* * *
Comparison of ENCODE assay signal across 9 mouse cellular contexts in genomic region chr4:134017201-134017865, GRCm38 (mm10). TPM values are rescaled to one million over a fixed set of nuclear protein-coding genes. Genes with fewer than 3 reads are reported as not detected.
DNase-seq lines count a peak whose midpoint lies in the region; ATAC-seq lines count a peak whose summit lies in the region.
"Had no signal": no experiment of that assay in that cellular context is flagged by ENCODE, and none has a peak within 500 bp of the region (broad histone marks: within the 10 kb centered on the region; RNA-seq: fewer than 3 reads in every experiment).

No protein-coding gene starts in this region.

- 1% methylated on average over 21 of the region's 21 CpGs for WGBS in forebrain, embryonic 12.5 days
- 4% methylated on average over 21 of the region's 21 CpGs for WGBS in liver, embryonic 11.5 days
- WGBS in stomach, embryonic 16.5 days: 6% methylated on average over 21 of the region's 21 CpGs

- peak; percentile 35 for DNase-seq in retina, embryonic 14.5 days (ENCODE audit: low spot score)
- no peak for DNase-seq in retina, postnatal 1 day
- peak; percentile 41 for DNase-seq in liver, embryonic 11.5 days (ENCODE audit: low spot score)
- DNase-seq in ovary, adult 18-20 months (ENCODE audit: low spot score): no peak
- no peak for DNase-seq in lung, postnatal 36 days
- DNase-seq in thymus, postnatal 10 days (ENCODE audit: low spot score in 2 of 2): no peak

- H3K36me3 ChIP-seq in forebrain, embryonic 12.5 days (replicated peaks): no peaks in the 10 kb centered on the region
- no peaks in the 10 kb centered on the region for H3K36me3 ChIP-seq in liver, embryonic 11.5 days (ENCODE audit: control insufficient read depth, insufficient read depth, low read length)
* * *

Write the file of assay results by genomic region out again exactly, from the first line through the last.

Comparison of ENCODE assay signal across 9 mouse cellular contexts in genomic region chr4:134017201-134017865, GRCm38 (mm10). TPM values are rescaled to one million over a fixed set of nuclear protein-coding genes. Genes with fewer than 3 reads are reported as not detected.
DNase-seq lines count a peak whose midpoint lies in the region; ATAC-seq lines count a peak whose summit lies in the region.
"Had no signal": no experiment of that assay in that cellular context is flagged by ENCODE, and none has a peak within 500 bp of the region (broad histone marks: within the 10 kb centered on the region; RNA-seq: fewer than 3 reads in every experiment).

No protein-coding gene starts in this region.

- 1% methylated on average over 21 of the region's 21 CpGs for WGBS in forebrain, embryonic 12.5 days
- 4% methylated on average over 21 of the region's 21 CpGs for WGBS in liver, embryonic 11.5 days
- WGBS in stomach, embryonic 16.5 days: 6% methylated on average over 21 of the region's 21 CpGs

- peak; percentile 35 for DNase-seq in retina, embryonic 14.5 days (ENCODE audit: low spot score)
- no peak for DNase-seq in retina, postnatal 1 day
- peak; percentile 41 for DNase-seq in liver, embryonic 11.5 days (ENCODE audit: low spot score)
- DNase-seq in ovary, adult 18-20 months (ENCODE audit: low spot score): no peak
- no peak for DNase-seq in lung, postnatal 36 days
- DNase-seq in thymus, postnatal 10 days (ENCODE audit: low spot score in 2 of 2): no peak

- H3K36me3 ChIP-seq in forebrain, embryonic 12.5 days (replicated peaks): no peaks in the 10 kb centered on the region
- no peaks in the 10 kb centered on the region for H3K36me3 ChIP-seq in liver, embryonic 11.5 days (ENCODE audit: control insufficient read depth, insufficient read depth, low read length)